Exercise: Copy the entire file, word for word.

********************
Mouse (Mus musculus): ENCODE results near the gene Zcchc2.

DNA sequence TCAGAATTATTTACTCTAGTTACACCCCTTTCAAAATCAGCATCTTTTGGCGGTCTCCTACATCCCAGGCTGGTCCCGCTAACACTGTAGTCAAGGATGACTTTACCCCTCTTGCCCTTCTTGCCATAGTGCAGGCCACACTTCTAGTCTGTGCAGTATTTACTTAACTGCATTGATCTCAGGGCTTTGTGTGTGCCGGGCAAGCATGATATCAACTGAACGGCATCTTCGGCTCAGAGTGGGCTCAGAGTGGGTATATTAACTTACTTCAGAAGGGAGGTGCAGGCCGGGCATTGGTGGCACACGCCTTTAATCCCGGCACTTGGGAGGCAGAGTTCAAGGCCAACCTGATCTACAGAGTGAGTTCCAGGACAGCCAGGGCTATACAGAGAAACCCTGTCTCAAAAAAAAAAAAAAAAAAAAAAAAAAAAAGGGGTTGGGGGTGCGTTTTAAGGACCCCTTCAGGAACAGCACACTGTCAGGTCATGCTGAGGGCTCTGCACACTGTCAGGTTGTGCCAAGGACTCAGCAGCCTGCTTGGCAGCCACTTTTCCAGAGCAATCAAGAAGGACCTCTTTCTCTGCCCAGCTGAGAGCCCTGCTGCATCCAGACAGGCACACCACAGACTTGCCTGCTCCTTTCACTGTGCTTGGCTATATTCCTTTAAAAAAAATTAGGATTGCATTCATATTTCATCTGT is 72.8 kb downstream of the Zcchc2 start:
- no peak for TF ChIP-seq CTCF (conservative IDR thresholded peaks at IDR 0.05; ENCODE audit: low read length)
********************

Mouse (Mus musculus): ENCODE results near the gene Zcchc2.

DNA sequence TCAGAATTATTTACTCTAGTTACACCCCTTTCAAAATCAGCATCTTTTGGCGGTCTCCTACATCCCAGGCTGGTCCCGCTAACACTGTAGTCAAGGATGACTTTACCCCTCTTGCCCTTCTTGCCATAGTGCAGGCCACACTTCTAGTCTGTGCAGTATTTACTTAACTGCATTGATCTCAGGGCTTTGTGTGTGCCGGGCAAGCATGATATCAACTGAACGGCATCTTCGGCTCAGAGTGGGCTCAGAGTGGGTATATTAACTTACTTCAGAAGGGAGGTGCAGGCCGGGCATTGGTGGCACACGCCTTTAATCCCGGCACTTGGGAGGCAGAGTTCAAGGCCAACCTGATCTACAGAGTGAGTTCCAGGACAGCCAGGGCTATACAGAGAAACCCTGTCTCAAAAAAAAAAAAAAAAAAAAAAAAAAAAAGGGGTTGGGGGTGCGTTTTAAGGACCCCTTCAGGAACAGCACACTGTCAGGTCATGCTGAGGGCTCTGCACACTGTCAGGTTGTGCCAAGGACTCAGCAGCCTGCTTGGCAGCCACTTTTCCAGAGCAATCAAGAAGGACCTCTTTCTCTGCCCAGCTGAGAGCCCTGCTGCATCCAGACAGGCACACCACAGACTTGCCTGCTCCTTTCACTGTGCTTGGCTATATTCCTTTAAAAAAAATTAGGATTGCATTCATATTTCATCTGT is 72.8 kb downstream of the Zcchc2 start:
- no peak for TF ChIP-seq CTCF (conservative IDR thresholded peaks at IDR 0.05; ENCODE audit: low read length)